Photonic Processor for Artificial Neural Networks

This futuristic drawing shows programmable nanophotonic processors integrated on a printed circuit board and carrying out deep learning computing. (Source: RedCube Inc. / MIT)

“Deep learning” computer systems, based on artificial neural networks that mimic the way the brain learns from an accu­mulation of examples, have become a hot topic in computer science. In addition to enabling techno­logies such as face- and voice-recog­nition software, these systems could scour vast amounts of medical data to find patterns that could be useful diagnos­tically, or scan chemical formulas for possible new pharma­ceuticals. But the compu­tations these systems must carry out are highly complex and demanding, even for the most powerful computers.

Now, a team of researchers at MIT and elsewhere has developed a new approach to such compu­tations, using light instead of elec­tricity, which they say could vastly improve the speed and effi­ciency of certain deep learning compu­tations. Marin Soljačić says that many researchers over the years have made claims about optics-based computers, but that “people drama­tically over-promised, and it backfired.” While many proposed uses of such photonic computers turned out not to be practical, a light-based neural-network system developed by this team “may be applicable for deep-learning for some appli­cations,” he says.

Traditional computer archi­tectures are not very efficient when it comes to the kinds of calcu­lations needed for certain important neural-network tasks. Such tasks typically involve repeated multi­plications of matrices, which can be very compu­tationally intensive in conven­tional CPU or GPU chips. After years of research, the MIT team has come up with a way of performing these opera­tions opti­cally instead. “This chip, once you tune it, can carry out matrix multi­plication with, in principle, zero energy, almost instantly,” Soljačić says. “We’ve demonstrated the crucial building blocks but not yet the full system.”

By way of analogy, Soljačić points out that even an ordinary eyeglass lens carries out Fourier transform on the light waves that pass through it. The way light beams carry out compu­tations in the new photonic chips is far more general but has a similar underlying principle. The new approach uses multiple light beams directed in such a way that their waves interact with each other, producing inter­ference patterns that convey the result of the intended operation. The resulting device is something the researchers call a pro­grammable nano­photonic processor.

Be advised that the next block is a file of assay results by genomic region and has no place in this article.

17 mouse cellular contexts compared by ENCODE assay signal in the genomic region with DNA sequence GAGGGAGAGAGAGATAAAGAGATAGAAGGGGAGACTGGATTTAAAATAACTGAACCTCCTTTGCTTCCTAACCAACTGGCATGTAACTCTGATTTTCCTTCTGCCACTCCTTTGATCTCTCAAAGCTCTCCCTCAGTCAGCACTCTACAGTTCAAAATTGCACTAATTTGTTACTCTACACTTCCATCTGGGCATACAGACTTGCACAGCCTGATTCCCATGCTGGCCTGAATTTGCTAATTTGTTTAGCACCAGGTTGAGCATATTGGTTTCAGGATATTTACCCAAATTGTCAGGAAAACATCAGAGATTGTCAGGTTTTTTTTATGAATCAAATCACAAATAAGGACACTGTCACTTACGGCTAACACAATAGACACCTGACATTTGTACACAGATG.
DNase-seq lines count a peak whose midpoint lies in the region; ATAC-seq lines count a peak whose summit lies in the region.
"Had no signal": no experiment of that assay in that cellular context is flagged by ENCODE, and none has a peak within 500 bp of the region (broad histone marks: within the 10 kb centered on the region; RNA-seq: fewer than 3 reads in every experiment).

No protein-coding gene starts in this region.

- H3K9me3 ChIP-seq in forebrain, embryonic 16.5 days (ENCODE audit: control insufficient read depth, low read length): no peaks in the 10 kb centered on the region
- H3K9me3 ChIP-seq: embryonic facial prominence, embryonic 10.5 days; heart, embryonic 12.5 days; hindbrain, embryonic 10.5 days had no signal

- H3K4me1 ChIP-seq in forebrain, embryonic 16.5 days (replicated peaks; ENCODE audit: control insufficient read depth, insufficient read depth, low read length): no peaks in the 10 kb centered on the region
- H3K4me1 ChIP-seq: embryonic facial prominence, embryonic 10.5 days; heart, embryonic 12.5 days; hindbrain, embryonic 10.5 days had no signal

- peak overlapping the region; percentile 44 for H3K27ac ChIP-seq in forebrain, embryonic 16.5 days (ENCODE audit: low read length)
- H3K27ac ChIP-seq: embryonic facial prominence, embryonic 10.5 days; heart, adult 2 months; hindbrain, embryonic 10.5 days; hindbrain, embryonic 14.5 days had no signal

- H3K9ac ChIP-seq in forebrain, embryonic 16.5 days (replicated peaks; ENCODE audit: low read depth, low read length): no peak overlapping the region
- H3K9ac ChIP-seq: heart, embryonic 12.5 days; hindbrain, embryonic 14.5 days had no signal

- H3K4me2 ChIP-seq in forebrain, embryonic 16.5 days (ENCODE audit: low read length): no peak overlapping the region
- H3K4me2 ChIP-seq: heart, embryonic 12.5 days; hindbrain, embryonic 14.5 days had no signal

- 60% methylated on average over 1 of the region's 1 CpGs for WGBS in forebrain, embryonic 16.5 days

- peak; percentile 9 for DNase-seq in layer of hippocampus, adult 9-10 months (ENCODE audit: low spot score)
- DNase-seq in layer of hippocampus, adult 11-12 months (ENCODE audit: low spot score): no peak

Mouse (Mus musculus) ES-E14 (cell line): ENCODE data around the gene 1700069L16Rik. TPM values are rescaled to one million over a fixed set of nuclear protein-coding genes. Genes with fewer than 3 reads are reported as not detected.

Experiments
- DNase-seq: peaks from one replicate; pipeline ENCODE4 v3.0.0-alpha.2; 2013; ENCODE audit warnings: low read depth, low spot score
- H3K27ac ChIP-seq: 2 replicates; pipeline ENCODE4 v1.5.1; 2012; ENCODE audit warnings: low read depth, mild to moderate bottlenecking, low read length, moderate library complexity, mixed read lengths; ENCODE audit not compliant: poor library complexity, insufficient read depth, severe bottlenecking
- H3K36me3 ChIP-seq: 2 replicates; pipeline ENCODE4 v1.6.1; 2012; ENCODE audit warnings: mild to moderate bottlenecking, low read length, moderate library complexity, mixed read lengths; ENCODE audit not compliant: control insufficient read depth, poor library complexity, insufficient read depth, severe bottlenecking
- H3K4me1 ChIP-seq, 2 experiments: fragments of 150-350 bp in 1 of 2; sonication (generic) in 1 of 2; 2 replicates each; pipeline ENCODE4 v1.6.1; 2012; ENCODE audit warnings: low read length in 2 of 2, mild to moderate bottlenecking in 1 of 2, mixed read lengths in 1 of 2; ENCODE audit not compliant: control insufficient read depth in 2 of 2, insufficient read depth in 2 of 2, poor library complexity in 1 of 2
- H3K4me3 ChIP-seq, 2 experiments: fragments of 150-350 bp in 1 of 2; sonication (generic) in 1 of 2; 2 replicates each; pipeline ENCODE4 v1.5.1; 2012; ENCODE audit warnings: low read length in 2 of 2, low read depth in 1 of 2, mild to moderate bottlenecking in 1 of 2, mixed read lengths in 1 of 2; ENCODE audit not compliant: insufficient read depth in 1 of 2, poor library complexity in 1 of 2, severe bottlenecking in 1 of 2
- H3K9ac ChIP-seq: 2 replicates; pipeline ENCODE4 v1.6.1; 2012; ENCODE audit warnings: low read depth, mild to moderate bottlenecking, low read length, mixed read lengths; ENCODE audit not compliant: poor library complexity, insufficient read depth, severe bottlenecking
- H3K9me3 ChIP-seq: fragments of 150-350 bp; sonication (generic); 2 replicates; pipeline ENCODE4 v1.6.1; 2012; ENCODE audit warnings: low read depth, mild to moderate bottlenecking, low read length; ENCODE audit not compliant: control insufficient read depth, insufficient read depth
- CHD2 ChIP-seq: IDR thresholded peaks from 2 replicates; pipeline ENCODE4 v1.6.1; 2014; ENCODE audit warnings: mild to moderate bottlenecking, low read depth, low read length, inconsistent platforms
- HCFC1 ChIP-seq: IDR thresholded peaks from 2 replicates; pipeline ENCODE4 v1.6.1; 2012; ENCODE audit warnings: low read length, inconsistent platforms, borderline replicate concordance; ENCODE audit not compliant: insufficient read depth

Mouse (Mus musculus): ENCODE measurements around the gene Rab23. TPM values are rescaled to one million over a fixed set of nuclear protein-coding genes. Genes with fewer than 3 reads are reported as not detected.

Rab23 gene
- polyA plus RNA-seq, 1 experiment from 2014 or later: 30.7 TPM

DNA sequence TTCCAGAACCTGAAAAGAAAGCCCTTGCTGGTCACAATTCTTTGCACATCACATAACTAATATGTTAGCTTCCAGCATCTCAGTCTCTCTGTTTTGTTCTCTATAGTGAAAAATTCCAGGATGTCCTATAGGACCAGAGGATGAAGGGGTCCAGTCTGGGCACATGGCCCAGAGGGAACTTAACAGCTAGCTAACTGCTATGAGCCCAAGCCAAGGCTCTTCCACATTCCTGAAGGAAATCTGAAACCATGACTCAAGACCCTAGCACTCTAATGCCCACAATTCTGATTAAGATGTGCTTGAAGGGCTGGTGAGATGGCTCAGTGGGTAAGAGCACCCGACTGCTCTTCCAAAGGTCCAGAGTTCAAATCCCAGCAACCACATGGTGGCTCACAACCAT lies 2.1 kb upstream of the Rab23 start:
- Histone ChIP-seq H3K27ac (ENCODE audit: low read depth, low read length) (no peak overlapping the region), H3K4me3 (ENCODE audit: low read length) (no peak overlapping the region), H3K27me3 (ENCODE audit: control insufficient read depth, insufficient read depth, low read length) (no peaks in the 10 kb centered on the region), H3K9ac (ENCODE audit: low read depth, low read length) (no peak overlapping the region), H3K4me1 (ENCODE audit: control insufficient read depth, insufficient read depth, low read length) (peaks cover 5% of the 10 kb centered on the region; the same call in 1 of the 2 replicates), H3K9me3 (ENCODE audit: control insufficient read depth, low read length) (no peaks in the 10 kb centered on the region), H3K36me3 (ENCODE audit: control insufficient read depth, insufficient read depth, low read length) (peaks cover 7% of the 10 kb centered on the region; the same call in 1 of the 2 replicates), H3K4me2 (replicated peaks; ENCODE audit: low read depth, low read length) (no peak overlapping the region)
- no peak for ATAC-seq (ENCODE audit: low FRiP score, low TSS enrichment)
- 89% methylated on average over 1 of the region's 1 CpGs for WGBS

The result, Yichen Shen says, is that the optical chips using this archi­tecture could, in principle, carry out calcu­lations performed in typical arti­ficial intelli­gence algo­rithms much faster and using less than one-thousandth as much energy per operation as con­ventional electronic chips. “The natural advantage of using light to do matrix multi­plication plays a big part in the speed up and power savings, because dense matrix multi­plications are the most power hungry and time consuming part in AI algorithms” he says. The new pro­grammable nano­photonic processor uses an array of wave­guides that are inter­connected in a way that can be modified as needed, programming that set of beams for a specific compu­tation.

“You can program in any matrix operation,” Nicholas Harris says. The processor guides light through a series of coupled photonic wave­guides. The team’s full proposal calls for inter­leaved layers of devices that apply an operation called a nonlinear acti­vation function, in analogy with the operation of neurons in the brain. To demonstrate the concept, the team set the pro­grammable nano­photonic processor to implement a neural network that recog­nizes four basic vowel sounds. Even with this rudi­mentary system, they were able to achieve a 77 percent accuracy level, compared to about 90 percent for conven­tional systems. There are “no sub­stantial obstacles” to scaling up the system for greater accuracy, Soljačić says.

Dirk Englund adds that the pro­grammable nano­photonic processor could have other appli­cations as well, including signal processing for data trans­mission. “High-speed analog signal processing is something this could manage” faster than other approaches that first convert the signal to digital form, since light is an in­herently analog medium. “This approach could do processing directly in the analog domain,” he says. The team says it will still take a lot more effort and time to make this system useful; however, once the system is scaled up and fully func­tioning, it can find many user cases, such as data centers or security systems. The system could also be a boon for self-driving cars or drones, says Harris, or “whenever you need to do a lot of compu­tation but you don’t have a lot of power or time.” (Source: MIT)

Reference: Y. Shen et al.: Deep learning with coherent nanophotonic circuits, Nat. Phot., online 

Link: Research Laboratory of Electronics, Massachusetts Institute of Technology, Cambridge, USA

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